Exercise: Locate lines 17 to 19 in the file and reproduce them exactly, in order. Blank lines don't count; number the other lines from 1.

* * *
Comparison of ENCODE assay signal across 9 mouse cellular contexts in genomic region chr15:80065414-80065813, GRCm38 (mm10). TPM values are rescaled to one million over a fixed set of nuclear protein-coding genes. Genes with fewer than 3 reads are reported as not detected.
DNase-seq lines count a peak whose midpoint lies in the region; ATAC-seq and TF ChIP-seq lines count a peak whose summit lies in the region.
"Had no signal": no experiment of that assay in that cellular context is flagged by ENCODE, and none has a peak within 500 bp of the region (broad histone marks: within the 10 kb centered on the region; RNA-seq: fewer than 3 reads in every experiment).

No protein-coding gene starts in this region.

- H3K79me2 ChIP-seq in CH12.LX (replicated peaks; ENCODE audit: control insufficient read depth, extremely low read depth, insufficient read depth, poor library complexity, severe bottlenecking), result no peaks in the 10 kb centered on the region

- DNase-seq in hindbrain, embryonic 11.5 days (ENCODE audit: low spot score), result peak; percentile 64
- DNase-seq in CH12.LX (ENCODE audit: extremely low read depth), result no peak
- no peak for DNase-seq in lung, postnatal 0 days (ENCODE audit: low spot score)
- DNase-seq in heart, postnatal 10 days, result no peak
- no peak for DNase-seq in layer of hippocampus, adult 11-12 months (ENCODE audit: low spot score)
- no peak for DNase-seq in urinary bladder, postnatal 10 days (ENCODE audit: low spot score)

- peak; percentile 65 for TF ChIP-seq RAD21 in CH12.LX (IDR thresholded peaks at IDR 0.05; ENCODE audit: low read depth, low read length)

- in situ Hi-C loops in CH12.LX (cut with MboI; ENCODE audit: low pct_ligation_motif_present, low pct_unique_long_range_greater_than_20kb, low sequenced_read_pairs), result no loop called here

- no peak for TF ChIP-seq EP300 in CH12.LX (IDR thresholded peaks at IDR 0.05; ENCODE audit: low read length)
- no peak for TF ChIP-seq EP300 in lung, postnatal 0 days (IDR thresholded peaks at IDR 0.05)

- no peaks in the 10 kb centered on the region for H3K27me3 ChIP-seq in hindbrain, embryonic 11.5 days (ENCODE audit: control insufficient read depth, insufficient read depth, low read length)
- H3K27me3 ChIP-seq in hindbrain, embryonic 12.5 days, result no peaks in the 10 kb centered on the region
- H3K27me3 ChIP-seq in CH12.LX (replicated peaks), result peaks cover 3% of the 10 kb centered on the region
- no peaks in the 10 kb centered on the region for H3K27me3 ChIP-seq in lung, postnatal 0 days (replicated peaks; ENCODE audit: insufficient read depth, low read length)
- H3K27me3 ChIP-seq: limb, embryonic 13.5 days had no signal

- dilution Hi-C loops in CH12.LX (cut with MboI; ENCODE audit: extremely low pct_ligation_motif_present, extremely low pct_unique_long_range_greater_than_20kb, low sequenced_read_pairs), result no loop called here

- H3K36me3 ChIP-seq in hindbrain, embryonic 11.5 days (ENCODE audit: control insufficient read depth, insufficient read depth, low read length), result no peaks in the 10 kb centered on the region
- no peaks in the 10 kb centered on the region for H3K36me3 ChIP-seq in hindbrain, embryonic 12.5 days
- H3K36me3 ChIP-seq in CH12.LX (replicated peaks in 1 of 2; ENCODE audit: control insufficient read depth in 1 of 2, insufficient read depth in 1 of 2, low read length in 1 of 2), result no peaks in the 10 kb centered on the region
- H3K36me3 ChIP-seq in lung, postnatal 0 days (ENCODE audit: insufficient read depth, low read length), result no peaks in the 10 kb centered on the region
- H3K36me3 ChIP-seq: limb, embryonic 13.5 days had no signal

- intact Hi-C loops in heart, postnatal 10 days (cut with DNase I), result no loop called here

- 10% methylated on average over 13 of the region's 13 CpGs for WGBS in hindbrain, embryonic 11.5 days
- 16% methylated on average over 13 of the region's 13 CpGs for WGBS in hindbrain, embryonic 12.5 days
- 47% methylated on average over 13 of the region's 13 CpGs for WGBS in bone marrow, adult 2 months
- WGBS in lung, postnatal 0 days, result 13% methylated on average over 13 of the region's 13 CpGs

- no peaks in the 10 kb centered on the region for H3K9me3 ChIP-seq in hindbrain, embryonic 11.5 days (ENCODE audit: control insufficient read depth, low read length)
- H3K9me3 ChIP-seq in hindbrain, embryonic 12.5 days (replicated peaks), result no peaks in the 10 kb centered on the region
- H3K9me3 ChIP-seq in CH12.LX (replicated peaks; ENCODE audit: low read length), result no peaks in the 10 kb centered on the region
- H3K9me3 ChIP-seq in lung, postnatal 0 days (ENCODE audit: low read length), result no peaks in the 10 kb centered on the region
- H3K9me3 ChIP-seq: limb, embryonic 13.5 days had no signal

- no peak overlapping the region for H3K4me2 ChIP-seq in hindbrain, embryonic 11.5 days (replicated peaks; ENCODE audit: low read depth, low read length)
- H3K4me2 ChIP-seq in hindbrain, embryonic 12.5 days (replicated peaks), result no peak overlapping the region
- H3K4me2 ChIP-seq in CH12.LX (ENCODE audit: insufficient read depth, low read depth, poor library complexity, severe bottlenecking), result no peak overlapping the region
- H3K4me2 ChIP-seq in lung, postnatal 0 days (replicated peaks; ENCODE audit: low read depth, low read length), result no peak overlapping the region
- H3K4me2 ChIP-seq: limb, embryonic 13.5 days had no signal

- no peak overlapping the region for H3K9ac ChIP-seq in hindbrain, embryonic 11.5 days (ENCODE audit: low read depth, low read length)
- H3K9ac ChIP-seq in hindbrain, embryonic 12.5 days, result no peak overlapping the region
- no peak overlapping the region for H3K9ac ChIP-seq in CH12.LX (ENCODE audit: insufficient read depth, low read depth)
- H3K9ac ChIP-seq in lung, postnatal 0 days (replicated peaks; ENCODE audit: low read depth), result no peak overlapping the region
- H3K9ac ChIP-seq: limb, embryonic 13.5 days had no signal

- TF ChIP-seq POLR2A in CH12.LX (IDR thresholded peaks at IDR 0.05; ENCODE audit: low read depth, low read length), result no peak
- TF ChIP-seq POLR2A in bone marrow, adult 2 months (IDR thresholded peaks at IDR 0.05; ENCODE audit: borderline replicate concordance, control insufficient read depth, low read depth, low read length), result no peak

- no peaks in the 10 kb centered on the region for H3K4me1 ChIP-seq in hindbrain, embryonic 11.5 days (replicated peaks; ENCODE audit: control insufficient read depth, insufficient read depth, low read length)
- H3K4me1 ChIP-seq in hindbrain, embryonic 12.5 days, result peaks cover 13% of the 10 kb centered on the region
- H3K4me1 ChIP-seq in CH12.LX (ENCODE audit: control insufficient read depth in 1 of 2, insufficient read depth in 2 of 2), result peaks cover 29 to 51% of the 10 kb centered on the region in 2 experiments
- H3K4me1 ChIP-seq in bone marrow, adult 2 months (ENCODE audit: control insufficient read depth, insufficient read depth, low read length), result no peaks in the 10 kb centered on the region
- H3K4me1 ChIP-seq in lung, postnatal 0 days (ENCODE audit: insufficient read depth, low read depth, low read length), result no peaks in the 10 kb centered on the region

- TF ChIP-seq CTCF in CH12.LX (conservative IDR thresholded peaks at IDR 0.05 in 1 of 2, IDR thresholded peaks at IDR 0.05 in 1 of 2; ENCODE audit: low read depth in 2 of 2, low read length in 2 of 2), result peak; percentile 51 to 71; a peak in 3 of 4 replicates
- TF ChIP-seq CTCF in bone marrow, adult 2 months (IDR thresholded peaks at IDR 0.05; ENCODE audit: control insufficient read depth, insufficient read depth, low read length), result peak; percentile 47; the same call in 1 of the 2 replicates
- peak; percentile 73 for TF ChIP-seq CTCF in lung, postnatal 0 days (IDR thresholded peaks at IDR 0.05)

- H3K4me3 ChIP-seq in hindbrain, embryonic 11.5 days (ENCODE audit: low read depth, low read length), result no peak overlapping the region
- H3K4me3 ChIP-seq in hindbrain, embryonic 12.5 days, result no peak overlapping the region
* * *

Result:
- H3K27me3 ChIP-seq in hindbrain, embryonic 12.5 days, result no peaks in the 10 kb centered on the region
- H3K27me3 ChIP-seq in CH12.LX (replicated peaks), result peaks cover 3% of the 10 kb centered on the region
- no peaks in the 10 kb centered on the region for H3K27me3 ChIP-seq in lung, postnatal 0 days (replicated peaks; ENCODE audit: insufficient read depth, low read length)